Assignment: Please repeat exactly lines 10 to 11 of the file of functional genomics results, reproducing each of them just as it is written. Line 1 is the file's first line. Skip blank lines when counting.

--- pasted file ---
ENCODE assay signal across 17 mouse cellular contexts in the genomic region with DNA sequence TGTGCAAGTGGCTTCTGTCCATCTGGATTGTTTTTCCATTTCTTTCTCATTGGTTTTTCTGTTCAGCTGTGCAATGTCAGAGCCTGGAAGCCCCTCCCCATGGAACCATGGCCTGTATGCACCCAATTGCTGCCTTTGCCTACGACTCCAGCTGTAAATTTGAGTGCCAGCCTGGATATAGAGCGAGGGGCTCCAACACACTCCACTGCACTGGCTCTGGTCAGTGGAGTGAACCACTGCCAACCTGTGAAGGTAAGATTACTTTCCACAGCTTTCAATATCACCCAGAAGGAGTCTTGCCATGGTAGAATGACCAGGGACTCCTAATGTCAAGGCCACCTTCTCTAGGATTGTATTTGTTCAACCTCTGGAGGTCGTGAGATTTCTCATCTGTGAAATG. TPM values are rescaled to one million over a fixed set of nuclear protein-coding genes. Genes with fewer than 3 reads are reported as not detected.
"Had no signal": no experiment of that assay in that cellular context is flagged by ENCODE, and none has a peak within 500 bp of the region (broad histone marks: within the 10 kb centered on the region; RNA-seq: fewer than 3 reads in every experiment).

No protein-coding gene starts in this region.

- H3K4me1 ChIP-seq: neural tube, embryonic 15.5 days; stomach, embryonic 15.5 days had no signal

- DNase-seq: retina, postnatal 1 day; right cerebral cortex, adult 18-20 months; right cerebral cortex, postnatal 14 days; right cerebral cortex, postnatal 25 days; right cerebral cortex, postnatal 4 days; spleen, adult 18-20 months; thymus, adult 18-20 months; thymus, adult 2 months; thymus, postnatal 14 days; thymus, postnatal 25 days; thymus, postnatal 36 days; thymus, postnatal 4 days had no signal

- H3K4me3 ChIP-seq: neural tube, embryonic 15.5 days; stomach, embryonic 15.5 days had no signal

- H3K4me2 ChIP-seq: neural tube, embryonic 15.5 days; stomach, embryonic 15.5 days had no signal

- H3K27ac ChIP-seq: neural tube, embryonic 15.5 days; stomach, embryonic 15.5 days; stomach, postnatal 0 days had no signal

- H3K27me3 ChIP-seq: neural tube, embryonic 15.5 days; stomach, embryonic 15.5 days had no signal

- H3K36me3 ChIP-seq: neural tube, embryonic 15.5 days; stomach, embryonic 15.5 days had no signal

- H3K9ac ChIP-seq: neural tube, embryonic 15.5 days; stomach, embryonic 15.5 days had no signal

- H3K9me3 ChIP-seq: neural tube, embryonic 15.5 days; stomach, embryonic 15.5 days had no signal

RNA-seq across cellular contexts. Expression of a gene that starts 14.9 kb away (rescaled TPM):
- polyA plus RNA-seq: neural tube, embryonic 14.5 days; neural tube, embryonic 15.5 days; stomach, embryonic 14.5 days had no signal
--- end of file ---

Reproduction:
- H3K36me3 ChIP-seq: neural tube, embryonic 15.5 days; stomach, embryonic 15.5 days had no signal

- H3K9ac ChIP-seq: neural tube, embryonic 15.5 days; stomach, embryonic 15.5 days had no signal